Autism has always been considered a condition of childhood. For years, it was thought of as a childhood version of schizophrenia. Its first appearance in the DSM diagnostic manual was as Infantile Autism.
But autistic kids grow up and become autistic adults. And just as the services and support for autistic people dry up as they reach adulthood, research on autism overwhelmingly focuses on kids rather than adults.
With this in mind, my colleagues, Stewart Einfeld and Pat Howlin, organised a small “roundtable” meeting of Sydney-based researchers (including myself), clinicians, and representatives of local autism service providers.
The result was a short report, the full text of which can be read here. It’s not meant to be a definitive statement – just our combined attempt at summarising the state of adult autism research and identifying the gaps (which are many and huge).
Here’s the Conclusion in case you don’t get that far:
Gaps abound in research, policy and service delivery in relation to adults with ASD. The very limited available information indicates that far too many individuals experience poor outcomes during adult life. This situation is unacceptable for individuals, distressing for families, and a lost opportunity for a positive contribution to society.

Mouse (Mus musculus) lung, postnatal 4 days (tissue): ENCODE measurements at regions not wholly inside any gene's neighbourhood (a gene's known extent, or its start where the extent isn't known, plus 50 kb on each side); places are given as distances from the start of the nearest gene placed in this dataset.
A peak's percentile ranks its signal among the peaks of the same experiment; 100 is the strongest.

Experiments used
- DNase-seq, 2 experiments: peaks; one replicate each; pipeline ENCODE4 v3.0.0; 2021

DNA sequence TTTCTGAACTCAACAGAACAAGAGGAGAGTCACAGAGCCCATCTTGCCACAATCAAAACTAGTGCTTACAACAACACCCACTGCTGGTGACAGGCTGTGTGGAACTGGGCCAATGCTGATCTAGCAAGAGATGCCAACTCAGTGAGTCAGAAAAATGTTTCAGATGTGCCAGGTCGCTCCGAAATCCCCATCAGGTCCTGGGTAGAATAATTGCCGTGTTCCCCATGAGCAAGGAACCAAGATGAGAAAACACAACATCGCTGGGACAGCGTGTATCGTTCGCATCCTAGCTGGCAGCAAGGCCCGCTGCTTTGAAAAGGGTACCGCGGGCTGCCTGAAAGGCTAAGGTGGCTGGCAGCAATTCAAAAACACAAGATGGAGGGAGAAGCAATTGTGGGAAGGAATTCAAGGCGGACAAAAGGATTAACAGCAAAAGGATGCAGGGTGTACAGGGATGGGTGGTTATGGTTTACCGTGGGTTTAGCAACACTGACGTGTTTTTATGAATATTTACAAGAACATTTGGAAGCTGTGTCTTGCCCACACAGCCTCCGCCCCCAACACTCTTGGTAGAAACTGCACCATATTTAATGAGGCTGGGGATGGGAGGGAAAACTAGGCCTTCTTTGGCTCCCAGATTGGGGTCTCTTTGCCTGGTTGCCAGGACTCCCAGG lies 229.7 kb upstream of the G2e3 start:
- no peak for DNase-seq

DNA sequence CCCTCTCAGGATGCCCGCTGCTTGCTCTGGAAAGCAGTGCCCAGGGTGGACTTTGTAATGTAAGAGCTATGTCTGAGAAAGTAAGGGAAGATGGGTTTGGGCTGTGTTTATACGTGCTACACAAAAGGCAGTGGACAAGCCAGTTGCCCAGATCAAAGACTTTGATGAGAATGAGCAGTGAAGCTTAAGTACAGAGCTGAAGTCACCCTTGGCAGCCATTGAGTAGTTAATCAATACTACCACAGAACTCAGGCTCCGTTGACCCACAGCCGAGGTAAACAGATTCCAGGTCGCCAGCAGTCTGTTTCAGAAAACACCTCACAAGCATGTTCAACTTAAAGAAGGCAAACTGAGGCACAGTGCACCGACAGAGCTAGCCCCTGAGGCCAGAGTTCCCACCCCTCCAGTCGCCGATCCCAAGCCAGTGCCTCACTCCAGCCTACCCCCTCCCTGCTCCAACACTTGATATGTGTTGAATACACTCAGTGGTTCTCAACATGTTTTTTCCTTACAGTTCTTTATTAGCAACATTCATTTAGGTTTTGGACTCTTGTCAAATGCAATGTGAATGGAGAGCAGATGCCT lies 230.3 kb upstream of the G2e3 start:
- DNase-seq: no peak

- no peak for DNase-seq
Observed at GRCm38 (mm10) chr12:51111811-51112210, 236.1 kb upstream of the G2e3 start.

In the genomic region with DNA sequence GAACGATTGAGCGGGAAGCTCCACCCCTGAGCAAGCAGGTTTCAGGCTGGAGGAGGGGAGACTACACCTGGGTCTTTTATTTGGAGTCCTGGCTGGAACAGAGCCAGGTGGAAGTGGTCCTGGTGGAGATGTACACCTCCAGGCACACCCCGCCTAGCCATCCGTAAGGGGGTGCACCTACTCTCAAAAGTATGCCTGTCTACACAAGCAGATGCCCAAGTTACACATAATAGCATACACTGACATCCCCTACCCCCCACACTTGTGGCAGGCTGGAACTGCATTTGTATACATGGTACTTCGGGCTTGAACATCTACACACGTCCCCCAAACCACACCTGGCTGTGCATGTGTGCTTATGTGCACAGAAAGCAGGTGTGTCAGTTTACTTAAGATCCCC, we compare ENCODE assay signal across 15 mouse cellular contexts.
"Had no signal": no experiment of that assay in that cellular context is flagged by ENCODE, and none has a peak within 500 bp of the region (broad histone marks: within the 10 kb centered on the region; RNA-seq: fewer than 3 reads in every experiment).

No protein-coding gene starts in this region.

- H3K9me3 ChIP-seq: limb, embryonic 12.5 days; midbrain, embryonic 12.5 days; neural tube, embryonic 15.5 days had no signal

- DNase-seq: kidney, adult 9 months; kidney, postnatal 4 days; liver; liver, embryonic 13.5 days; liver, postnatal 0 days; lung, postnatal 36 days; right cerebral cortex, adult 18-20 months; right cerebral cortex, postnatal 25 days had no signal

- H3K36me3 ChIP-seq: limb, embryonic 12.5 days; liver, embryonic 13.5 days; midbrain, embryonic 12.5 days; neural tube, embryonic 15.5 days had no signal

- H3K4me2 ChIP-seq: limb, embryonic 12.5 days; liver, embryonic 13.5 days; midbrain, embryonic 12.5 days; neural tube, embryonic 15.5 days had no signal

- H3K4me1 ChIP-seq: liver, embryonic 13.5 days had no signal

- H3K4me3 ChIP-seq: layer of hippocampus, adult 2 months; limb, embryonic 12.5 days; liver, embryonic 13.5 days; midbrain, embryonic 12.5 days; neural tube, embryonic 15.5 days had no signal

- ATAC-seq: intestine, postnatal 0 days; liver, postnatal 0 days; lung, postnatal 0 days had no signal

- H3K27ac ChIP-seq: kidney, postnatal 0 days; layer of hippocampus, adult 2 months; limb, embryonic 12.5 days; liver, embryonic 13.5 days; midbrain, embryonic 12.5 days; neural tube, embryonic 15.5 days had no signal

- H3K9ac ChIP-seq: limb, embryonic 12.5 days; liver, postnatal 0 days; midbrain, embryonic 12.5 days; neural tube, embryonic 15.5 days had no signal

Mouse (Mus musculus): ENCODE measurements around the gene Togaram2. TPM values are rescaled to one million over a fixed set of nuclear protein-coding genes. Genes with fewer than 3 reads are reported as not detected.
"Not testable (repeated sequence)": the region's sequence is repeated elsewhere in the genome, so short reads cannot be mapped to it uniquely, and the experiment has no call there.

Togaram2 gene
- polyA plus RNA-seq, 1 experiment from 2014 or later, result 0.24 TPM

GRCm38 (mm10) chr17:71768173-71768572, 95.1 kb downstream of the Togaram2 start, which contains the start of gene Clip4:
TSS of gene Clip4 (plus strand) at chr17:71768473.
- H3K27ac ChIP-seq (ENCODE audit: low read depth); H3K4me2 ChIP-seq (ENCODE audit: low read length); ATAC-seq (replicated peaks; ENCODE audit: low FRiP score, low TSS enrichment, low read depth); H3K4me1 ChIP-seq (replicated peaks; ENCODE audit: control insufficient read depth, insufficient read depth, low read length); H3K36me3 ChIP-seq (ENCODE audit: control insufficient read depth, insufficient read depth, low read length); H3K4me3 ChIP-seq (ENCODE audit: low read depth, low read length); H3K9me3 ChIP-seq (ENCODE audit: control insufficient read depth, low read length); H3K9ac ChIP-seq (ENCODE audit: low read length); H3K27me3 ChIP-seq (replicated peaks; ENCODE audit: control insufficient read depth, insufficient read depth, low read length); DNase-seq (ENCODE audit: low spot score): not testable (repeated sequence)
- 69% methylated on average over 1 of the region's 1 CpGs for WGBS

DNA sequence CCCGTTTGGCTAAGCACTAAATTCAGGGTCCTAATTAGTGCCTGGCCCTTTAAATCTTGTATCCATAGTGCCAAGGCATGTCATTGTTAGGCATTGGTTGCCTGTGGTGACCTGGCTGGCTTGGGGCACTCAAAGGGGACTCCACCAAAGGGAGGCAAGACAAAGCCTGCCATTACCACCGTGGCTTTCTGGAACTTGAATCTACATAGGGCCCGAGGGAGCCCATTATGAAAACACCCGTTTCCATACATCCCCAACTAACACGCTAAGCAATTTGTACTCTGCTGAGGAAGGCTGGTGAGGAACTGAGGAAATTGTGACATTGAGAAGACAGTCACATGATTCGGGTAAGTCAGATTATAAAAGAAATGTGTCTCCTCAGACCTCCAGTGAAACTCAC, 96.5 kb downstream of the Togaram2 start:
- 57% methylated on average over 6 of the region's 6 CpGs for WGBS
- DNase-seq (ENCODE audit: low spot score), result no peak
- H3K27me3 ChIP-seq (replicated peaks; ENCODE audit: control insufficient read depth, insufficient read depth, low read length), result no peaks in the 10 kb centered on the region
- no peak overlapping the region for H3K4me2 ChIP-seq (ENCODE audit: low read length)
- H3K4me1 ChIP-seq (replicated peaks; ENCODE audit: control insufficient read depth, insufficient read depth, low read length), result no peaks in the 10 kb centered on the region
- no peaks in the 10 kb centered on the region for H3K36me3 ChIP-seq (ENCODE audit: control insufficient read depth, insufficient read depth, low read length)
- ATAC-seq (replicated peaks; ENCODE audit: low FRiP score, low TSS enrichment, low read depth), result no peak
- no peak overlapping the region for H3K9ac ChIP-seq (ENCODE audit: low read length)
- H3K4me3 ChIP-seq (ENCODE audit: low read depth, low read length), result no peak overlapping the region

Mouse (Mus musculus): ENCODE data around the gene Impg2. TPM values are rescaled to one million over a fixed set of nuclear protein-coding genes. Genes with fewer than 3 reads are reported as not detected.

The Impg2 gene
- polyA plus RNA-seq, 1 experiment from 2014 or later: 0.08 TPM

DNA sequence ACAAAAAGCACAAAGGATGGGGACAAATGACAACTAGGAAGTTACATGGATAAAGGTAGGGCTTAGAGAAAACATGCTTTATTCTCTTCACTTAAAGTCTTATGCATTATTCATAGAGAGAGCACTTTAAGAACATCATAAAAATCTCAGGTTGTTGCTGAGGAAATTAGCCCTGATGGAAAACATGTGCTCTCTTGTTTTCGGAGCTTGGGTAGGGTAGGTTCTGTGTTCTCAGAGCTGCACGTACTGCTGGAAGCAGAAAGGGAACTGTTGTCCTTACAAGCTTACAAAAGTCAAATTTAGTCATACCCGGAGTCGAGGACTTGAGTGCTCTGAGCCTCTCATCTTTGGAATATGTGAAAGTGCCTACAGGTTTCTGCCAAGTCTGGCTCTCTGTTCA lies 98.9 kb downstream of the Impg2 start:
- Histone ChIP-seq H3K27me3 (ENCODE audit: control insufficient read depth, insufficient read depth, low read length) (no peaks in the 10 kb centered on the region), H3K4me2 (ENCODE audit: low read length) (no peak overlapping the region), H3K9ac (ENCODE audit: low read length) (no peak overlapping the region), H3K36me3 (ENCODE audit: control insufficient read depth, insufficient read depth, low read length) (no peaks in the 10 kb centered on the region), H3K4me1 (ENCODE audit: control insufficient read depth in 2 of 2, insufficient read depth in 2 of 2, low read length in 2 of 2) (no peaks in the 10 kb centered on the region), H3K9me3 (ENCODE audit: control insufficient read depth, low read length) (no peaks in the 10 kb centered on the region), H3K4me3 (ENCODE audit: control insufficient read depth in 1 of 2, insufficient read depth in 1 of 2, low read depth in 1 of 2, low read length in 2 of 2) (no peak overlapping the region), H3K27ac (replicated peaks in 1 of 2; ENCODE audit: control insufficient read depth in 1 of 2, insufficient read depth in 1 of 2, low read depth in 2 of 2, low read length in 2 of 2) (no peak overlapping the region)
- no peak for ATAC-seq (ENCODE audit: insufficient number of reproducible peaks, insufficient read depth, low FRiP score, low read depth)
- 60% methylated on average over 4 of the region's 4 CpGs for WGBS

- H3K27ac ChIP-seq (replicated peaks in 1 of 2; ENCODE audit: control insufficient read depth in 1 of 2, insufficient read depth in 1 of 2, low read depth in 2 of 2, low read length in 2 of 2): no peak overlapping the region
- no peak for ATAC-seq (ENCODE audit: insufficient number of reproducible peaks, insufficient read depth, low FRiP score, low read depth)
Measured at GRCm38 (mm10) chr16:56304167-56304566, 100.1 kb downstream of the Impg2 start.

Researchers must generate the knowledge to enable effective, evidence-informed policies and services to be developed. The way forward involves action on multiple fronts: the development of better diagnostic and assessment methods for adults; research on trajectories throughout adulthood, including longitudinal studies, factors that affect adult trajectories, and the long-term effects of interventions in childhood; systematic study of identification, causes and treatment of co-occurring problems during adulthood; and a focus on issues related to subgroups of adults with ASD.
Recent collaborations formed to address this issue offer reason to be optimistic the challenge can be met.
We’re keen to get feedback. If you’re an autistic person, or someone who loves, cares for, and/or works with a person or people on the spectrum, we’d love to know what you think. What do you agree with? What makes you shake your head in disagreement? What have we missed? And what should the priorities be going forward?
If you have any thoughts, please leave them in the Comments below.